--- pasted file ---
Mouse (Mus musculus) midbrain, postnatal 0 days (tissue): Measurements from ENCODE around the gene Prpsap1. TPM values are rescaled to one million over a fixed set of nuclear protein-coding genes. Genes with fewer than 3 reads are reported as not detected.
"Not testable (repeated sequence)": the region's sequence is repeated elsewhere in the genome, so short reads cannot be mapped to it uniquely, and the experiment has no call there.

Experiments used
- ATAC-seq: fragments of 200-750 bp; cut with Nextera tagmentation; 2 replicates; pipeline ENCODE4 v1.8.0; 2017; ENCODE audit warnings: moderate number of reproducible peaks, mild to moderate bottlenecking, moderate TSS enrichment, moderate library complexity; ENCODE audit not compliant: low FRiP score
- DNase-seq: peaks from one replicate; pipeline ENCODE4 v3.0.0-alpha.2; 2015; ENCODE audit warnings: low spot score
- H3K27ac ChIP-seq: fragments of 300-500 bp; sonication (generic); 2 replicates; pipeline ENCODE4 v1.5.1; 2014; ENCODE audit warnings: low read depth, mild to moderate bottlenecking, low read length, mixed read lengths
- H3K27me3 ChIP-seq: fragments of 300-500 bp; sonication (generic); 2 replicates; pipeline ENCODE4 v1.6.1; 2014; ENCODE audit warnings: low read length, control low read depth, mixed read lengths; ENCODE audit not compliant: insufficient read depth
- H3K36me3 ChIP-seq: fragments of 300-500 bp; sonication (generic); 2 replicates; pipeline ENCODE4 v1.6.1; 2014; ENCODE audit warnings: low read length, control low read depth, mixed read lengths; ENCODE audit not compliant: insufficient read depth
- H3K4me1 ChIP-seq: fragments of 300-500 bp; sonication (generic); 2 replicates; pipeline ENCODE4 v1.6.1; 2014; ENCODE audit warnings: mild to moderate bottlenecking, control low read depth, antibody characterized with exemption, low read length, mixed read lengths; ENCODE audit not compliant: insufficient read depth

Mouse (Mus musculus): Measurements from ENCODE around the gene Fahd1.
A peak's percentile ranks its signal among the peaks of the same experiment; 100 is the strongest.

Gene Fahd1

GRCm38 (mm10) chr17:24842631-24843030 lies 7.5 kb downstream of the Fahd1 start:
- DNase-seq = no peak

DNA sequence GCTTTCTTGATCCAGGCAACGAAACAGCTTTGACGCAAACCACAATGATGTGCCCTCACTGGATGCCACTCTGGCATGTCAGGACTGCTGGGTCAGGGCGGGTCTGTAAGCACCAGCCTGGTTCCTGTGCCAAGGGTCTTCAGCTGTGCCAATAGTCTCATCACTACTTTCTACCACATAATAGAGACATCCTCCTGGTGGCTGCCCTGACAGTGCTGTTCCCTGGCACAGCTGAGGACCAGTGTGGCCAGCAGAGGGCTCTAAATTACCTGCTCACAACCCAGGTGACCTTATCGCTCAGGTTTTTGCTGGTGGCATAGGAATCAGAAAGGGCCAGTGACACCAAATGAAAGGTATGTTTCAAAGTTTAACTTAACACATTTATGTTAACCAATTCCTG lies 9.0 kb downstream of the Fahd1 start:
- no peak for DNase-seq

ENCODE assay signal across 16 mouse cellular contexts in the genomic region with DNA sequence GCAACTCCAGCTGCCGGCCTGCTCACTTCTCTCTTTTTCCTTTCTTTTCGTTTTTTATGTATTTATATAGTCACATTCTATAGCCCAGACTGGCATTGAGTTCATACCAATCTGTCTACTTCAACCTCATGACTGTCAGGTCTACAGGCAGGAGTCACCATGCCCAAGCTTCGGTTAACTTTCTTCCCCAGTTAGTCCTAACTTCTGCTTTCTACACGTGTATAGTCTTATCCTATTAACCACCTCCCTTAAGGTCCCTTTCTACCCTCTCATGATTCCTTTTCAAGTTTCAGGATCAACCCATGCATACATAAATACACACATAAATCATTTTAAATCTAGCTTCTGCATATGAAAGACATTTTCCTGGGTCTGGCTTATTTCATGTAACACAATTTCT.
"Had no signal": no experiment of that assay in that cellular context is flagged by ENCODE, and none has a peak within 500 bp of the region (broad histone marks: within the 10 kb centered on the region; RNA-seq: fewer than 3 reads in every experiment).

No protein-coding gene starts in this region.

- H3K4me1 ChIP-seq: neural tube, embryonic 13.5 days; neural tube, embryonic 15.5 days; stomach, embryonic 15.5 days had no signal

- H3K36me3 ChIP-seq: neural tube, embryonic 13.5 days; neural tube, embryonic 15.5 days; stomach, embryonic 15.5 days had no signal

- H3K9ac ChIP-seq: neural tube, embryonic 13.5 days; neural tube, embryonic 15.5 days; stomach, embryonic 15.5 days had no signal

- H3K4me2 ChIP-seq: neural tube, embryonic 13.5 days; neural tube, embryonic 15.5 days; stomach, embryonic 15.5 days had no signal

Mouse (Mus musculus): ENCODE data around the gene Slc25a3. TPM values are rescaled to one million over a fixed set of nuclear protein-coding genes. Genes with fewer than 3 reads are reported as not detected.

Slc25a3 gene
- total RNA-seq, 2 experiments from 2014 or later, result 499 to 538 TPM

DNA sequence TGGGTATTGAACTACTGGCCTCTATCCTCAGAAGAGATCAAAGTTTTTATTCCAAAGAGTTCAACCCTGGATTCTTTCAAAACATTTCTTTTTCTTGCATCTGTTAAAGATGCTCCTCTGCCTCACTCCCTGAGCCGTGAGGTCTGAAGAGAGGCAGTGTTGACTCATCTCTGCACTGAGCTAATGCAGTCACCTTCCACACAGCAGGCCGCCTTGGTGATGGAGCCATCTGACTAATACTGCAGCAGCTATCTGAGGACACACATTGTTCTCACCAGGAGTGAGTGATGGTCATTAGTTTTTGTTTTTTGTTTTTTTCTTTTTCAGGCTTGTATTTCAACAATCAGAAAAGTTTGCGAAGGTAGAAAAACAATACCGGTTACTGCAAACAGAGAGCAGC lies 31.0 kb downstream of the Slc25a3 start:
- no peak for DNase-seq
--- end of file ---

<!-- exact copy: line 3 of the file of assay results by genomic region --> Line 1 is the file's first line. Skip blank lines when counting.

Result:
Experiments used